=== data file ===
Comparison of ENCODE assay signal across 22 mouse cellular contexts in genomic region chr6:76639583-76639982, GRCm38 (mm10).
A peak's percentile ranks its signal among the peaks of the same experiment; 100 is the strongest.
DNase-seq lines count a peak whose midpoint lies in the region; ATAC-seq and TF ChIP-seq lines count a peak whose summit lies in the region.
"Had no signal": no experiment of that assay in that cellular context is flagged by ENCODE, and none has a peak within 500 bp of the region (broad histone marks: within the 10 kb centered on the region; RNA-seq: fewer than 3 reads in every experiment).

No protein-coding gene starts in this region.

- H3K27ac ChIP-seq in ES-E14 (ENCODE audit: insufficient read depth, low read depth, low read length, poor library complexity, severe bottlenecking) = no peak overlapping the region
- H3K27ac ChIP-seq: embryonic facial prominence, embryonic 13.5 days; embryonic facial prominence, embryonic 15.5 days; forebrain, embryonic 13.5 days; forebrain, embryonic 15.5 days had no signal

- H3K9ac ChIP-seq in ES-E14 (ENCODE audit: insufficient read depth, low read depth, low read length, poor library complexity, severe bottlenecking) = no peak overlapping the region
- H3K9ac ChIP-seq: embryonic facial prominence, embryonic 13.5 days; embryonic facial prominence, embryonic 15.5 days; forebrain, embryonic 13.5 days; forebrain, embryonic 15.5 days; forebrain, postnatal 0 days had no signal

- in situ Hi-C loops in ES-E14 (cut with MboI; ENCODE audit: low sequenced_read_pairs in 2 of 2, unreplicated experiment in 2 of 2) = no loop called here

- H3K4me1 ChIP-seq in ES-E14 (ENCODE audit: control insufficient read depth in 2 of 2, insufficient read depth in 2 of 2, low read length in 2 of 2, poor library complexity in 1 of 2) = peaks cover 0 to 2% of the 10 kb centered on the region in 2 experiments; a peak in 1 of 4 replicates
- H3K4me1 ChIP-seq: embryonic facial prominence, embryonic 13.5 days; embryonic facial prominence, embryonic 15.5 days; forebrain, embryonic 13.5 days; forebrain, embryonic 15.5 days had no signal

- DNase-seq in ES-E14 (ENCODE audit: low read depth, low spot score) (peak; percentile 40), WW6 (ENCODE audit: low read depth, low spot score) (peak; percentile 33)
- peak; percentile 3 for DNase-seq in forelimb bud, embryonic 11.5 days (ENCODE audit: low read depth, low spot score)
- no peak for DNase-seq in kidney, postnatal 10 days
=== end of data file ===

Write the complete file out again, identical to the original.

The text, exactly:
Comparison of ENCODE assay signal across 22 mouse cellular contexts in genomic region chr6:76639583-76639982, GRCm38 (mm10).
A peak's percentile ranks its signal among the peaks of the same experiment; 100 is the strongest.
DNase-seq lines count a peak whose midpoint lies in the region; ATAC-seq and TF ChIP-seq lines count a peak whose summit lies in the region.
"Had no signal": no experiment of that assay in that cellular context is flagged by ENCODE, and none has a peak within 500 bp of the region (broad histone marks: within the 10 kb centered on the region; RNA-seq: fewer than 3 reads in every experiment).

No protein-coding gene starts in this region.

- H3K27ac ChIP-seq in ES-E14 (ENCODE audit: insufficient read depth, low read depth, low read length, poor library complexity, severe bottlenecking) = no peak overlapping the region
- H3K27ac ChIP-seq: embryonic facial prominence, embryonic 13.5 days; embryonic facial prominence, embryonic 15.5 days; forebrain, embryonic 13.5 days; forebrain, embryonic 15.5 days had no signal

- H3K9ac ChIP-seq in ES-E14 (ENCODE audit: insufficient read depth, low read depth, low read length, poor library complexity, severe bottlenecking) = no peak overlapping the region
- H3K9ac ChIP-seq: embryonic facial prominence, embryonic 13.5 days; embryonic facial prominence, embryonic 15.5 days; forebrain, embryonic 13.5 days; forebrain, embryonic 15.5 days; forebrain, postnatal 0 days had no signal

- in situ Hi-C loops in ES-E14 (cut with MboI; ENCODE audit: low sequenced_read_pairs in 2 of 2, unreplicated experiment in 2 of 2) = no loop called here

- H3K4me1 ChIP-seq in ES-E14 (ENCODE audit: control insufficient read depth in 2 of 2, insufficient read depth in 2 of 2, low read length in 2 of 2, poor library complexity in 1 of 2) = peaks cover 0 to 2% of the 10 kb centered on the region in 2 experiments; a peak in 1 of 4 replicates
- H3K4me1 ChIP-seq: embryonic facial prominence, embryonic 13.5 days; embryonic facial prominence, embryonic 15.5 days; forebrain, embryonic 13.5 days; forebrain, embryonic 15.5 days had no signal

- DNase-seq in ES-E14 (ENCODE audit: low read depth, low spot score) (peak; percentile 40), WW6 (ENCODE audit: low read depth, low spot score) (peak; percentile 33)
- peak; percentile 3 for DNase-seq in forelimb bud, embryonic 11.5 days (ENCODE audit: low read depth, low spot score)
- no peak for DNase-seq in kidney, postnatal 10 days